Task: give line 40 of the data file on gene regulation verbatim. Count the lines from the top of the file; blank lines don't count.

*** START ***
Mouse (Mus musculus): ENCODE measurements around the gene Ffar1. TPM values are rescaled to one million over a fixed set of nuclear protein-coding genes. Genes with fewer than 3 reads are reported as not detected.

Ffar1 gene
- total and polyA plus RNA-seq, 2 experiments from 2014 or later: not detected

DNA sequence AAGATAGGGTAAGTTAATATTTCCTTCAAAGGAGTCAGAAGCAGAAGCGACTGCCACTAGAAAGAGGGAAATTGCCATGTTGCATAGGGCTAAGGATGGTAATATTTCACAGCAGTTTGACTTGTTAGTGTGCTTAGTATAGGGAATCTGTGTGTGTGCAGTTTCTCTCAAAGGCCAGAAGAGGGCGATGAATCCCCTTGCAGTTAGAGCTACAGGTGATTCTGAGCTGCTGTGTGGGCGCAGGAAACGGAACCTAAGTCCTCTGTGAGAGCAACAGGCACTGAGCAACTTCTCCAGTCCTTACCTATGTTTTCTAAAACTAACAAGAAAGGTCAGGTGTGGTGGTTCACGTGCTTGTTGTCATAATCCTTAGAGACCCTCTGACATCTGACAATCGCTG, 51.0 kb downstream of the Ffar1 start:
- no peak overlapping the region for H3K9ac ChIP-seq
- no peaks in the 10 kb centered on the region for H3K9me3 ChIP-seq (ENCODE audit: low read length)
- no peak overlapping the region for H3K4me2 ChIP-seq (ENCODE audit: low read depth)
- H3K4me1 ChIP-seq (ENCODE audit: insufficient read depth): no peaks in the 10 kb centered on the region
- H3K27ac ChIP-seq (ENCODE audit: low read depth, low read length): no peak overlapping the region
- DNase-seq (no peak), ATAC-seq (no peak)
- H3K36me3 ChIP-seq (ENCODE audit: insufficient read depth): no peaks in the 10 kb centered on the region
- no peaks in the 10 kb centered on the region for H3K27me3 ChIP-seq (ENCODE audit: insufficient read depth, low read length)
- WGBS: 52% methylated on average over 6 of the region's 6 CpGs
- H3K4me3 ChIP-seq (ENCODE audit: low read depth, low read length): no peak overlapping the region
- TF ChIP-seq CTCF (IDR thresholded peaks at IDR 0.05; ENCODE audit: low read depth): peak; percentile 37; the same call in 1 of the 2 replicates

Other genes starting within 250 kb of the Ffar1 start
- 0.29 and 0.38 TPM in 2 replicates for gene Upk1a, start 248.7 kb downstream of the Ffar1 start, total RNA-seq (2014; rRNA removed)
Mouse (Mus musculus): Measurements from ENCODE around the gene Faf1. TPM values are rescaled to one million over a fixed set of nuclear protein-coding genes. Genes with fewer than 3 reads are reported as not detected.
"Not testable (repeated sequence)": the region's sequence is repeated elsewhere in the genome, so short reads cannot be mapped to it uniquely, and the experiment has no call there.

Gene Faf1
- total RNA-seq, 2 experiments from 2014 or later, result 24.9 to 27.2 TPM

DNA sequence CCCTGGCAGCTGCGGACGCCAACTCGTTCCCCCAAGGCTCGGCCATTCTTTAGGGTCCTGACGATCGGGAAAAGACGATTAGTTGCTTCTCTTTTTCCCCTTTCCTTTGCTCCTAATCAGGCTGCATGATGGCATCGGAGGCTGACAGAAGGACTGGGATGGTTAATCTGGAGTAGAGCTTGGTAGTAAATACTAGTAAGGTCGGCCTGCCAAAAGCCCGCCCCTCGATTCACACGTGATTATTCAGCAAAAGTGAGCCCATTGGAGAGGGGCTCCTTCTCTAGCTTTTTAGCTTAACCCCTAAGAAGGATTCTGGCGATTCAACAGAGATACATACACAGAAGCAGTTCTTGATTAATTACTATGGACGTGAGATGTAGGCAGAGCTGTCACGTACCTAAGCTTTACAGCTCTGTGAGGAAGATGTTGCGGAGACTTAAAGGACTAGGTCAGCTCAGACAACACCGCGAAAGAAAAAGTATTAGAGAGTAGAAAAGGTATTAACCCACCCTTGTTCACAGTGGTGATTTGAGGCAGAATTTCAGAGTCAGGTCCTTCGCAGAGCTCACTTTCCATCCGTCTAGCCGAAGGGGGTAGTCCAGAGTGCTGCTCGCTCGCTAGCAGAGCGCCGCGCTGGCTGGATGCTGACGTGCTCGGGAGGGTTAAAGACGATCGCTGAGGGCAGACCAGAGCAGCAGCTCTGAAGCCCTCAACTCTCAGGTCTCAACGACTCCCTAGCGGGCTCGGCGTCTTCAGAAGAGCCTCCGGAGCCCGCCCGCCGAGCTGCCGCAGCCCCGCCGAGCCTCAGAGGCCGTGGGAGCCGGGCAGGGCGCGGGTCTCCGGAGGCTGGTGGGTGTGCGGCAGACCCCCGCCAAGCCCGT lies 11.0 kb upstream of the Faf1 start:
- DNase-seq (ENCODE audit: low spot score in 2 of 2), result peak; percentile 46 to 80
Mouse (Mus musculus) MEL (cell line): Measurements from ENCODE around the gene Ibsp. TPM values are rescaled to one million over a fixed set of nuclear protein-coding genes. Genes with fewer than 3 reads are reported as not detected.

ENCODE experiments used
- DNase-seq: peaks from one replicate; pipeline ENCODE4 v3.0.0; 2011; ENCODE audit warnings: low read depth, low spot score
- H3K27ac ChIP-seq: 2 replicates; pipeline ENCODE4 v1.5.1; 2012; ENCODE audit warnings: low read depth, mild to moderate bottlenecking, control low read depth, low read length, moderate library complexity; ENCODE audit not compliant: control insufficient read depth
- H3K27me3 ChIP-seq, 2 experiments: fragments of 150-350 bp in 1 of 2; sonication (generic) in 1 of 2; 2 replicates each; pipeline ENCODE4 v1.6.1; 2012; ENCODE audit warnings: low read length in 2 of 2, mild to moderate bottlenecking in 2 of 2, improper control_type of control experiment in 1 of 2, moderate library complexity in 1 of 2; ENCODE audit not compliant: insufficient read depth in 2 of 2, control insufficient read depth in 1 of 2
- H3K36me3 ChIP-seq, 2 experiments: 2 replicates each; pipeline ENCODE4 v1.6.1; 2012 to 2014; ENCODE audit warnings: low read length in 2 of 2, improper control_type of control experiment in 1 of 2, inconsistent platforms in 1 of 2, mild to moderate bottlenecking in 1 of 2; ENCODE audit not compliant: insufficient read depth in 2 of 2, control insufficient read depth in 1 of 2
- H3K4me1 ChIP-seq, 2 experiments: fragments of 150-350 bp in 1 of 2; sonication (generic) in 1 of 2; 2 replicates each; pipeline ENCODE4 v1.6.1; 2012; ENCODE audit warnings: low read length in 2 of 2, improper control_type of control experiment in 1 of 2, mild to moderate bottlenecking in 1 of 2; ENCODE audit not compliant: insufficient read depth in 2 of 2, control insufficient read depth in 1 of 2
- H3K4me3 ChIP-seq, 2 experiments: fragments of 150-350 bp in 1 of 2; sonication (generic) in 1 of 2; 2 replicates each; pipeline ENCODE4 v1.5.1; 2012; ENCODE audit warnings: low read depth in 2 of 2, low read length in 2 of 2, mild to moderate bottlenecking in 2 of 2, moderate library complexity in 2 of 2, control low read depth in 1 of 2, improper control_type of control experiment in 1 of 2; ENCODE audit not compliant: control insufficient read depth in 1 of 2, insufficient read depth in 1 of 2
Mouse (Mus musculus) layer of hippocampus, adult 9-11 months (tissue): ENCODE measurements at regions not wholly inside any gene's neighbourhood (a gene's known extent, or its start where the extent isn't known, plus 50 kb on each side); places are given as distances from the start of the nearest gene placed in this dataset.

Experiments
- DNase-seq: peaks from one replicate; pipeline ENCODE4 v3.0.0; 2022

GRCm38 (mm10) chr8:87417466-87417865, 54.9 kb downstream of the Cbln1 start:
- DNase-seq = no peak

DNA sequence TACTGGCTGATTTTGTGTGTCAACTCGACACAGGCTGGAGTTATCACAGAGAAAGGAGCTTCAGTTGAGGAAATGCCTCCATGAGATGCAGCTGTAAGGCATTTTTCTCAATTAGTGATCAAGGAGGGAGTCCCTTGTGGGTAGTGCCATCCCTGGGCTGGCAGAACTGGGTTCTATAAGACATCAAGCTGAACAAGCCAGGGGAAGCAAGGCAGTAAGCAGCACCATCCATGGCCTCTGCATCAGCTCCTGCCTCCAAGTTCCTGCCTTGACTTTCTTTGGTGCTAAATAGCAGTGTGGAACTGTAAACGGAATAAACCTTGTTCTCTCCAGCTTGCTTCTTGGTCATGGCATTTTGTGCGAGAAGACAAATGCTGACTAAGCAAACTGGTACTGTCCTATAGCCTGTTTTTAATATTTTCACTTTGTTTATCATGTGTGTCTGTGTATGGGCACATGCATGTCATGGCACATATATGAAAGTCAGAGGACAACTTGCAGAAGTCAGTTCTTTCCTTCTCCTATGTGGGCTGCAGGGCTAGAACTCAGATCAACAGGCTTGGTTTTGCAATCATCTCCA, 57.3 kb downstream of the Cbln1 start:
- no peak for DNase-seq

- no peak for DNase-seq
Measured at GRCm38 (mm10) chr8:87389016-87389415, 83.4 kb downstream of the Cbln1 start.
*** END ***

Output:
Measured at GRCm38 (mm10) chr8:87389016-87389415, 83.4 kb downstream of the Cbln1 start.